Boeing dropped a mock-up of its CST-100 commercial crew capsule over the Nevada desert Tuesday, successfully testing the craft's three main landing parachutes, the first in a series of demonstrations to prove the design of the vehicle's landing system.
An Erickson Sky Crane helicopter hoisted the capsule to an altitude of about 11,000 feet and released it, according to a Boeing press release.
"Three main parachutes deployed to slow the capsule's descent before six airbags inflated, providing a smooth ground landing," the company said in a statement. "The event was the first drop test of the fully combined vehicle landing system, including all elements."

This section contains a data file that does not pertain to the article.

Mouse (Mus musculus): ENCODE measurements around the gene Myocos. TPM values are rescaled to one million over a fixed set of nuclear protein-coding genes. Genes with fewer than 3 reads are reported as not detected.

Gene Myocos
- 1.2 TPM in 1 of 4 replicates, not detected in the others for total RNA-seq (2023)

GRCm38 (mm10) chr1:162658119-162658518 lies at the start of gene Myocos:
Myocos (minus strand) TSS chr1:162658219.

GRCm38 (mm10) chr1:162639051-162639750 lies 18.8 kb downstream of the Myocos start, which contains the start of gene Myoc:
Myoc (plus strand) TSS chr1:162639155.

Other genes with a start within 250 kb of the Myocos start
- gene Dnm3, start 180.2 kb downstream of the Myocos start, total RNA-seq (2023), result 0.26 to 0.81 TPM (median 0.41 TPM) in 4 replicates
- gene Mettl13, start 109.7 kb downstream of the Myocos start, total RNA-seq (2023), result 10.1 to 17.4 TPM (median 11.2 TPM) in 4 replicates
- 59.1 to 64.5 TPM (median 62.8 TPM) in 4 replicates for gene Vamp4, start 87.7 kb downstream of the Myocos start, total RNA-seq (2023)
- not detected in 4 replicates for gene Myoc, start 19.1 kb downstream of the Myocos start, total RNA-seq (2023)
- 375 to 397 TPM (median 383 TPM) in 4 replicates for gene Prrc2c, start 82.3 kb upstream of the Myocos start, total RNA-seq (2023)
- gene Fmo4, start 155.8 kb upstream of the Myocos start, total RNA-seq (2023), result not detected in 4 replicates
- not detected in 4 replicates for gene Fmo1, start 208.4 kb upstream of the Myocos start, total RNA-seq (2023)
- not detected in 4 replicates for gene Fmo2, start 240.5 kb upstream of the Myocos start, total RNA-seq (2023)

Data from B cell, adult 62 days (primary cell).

The drop test occurred at the Delamar Dry Lake near Alamo, Nev., a former emergency landing site for the X-15 rocket plane. Crewed flights of the CST-100 will initially return to Earth at White Sands Missile Range, N.M.
"This successful test is a tremendous milestone that brings Boeing one step closer to completing development of a system that will provide safe, reliable and affordable crewed access to space," said John Mulholland, vice president and program manager for Boeing commercial programs.
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